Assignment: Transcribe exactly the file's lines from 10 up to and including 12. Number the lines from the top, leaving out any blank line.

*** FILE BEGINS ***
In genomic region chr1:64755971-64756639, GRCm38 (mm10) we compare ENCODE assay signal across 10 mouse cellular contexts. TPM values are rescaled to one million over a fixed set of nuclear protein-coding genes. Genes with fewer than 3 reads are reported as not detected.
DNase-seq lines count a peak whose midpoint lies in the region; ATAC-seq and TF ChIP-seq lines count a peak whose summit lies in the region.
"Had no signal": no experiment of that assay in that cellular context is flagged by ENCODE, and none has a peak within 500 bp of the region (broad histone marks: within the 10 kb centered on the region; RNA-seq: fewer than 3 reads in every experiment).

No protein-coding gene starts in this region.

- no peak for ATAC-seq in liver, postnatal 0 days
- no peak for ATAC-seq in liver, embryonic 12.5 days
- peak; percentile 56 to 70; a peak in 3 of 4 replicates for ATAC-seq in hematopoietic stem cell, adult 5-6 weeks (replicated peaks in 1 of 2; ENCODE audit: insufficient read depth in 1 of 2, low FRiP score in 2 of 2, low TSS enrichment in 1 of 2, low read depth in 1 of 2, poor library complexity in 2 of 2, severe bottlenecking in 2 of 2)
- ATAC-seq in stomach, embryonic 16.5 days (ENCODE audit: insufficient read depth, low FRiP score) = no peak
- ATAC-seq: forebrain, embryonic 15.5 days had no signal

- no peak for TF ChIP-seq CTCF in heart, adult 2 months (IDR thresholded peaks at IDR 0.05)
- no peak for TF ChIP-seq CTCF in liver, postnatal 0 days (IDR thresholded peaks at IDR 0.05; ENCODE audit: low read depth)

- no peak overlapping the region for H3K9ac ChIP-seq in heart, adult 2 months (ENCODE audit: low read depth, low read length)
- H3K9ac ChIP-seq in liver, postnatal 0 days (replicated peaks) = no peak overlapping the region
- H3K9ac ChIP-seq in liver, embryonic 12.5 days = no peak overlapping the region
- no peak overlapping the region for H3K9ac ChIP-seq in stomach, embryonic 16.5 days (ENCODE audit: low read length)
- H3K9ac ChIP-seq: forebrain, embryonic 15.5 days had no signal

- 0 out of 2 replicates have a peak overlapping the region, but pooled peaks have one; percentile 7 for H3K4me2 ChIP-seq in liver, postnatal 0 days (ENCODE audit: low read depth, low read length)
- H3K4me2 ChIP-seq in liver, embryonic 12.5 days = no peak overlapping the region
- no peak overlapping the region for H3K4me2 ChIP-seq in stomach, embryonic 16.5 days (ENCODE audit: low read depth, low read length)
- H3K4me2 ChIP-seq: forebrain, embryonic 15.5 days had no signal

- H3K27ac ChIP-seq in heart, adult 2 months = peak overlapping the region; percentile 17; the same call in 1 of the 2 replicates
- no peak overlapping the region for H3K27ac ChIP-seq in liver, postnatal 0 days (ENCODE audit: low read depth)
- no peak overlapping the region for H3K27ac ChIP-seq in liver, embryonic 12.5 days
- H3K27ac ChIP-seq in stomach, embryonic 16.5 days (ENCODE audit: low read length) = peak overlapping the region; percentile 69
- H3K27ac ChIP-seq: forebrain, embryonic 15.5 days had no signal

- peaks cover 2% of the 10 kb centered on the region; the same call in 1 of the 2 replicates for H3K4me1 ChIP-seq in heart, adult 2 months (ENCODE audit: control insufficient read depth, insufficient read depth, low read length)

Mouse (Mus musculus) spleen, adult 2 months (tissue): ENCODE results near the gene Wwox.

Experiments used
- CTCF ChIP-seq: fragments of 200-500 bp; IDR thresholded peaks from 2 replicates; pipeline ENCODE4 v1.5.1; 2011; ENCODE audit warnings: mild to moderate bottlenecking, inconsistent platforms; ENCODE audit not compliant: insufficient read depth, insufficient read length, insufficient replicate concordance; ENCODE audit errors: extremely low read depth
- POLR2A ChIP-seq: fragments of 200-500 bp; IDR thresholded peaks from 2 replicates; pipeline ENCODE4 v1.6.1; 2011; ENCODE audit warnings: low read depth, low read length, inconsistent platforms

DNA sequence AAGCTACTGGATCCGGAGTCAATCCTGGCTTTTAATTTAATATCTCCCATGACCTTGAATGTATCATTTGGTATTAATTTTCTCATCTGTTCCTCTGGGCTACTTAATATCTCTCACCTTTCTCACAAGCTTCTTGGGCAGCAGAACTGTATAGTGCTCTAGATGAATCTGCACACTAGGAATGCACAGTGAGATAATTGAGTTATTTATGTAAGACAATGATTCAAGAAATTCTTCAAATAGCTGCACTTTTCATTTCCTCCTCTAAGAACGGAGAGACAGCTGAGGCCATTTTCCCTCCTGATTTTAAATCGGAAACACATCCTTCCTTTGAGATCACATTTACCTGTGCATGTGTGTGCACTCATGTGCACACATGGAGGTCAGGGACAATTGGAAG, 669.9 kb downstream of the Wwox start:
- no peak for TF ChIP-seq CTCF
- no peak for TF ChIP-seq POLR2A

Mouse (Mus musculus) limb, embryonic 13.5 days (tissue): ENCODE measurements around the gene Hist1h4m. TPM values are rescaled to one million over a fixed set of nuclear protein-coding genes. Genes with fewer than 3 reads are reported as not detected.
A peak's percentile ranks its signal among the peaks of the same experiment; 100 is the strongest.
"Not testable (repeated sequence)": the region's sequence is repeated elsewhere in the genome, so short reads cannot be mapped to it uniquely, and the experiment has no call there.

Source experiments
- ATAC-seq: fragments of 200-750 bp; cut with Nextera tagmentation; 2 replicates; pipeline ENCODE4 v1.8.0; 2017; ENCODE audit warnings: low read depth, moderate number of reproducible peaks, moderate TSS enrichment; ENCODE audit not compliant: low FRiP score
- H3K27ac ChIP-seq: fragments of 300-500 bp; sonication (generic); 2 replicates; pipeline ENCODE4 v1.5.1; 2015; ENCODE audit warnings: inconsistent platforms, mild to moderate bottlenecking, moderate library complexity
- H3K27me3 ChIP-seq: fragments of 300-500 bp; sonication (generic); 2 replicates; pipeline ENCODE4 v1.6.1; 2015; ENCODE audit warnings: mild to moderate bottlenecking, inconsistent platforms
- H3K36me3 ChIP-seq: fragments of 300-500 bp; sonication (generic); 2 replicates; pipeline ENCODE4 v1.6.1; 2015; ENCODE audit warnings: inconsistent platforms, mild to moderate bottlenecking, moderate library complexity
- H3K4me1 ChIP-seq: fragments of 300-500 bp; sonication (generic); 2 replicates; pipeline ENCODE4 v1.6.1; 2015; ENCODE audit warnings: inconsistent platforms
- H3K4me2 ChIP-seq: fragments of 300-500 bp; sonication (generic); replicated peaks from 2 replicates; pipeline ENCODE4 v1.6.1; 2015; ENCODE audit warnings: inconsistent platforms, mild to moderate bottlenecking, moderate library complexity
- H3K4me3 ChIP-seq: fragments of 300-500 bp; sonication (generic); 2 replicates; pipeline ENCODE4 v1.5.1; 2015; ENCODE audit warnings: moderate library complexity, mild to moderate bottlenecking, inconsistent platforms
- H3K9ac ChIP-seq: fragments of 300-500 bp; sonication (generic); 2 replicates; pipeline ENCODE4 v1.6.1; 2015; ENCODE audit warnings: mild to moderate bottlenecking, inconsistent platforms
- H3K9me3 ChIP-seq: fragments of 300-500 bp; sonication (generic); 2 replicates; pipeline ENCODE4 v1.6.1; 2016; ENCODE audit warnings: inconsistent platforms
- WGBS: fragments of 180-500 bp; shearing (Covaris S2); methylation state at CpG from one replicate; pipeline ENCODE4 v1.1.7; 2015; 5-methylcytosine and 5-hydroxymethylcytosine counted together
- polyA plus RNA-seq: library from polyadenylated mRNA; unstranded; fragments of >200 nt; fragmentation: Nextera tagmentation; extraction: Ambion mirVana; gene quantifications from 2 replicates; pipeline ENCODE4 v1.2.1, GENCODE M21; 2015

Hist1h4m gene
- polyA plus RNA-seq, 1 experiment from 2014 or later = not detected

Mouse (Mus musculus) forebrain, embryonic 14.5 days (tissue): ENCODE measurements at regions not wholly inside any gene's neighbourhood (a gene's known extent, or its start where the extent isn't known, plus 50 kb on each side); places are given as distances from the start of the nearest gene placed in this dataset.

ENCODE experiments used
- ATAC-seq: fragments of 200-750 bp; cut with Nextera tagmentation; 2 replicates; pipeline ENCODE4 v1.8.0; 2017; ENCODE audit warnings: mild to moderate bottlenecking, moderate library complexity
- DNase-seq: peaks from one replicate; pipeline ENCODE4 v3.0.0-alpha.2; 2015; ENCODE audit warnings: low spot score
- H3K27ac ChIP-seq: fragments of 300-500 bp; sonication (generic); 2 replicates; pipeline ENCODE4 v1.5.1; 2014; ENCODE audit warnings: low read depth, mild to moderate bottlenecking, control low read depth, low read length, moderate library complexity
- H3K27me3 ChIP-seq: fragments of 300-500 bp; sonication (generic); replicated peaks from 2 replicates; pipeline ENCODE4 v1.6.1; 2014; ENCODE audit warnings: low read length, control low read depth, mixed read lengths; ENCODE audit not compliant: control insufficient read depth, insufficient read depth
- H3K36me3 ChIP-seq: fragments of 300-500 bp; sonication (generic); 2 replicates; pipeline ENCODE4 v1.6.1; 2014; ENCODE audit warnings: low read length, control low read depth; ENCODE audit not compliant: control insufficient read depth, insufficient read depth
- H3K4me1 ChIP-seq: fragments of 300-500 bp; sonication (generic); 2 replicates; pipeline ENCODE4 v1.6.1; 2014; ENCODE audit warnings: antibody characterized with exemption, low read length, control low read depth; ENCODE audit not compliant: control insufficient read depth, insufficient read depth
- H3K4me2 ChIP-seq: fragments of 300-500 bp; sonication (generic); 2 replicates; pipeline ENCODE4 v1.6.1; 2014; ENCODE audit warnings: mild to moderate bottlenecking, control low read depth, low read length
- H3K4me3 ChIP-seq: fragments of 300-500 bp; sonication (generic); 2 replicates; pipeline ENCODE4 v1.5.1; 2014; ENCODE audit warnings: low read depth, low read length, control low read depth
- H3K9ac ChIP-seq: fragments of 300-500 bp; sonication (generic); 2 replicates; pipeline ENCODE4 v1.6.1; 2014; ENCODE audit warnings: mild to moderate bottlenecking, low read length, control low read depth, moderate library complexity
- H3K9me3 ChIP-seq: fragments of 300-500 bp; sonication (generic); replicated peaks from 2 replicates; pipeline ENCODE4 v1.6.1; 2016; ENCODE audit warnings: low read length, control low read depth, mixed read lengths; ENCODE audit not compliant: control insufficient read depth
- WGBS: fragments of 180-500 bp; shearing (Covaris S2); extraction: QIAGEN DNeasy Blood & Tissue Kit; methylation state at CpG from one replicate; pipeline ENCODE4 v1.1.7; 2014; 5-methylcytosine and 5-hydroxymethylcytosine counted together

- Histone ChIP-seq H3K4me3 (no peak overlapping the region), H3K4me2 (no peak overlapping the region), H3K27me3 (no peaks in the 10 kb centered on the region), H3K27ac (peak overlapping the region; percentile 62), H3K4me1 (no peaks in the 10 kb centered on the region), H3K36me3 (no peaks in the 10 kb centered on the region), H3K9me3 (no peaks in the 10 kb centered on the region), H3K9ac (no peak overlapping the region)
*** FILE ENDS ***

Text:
- no peak for TF ChIP-seq CTCF in heart, adult 2 months (IDR thresholded peaks at IDR 0.05)
- no peak for TF ChIP-seq CTCF in liver, postnatal 0 days (IDR thresholded peaks at IDR 0.05; ENCODE audit: low read depth)

- no peak overlapping the region for H3K9ac ChIP-seq in heart, adult 2 months (ENCODE audit: low read depth, low read length)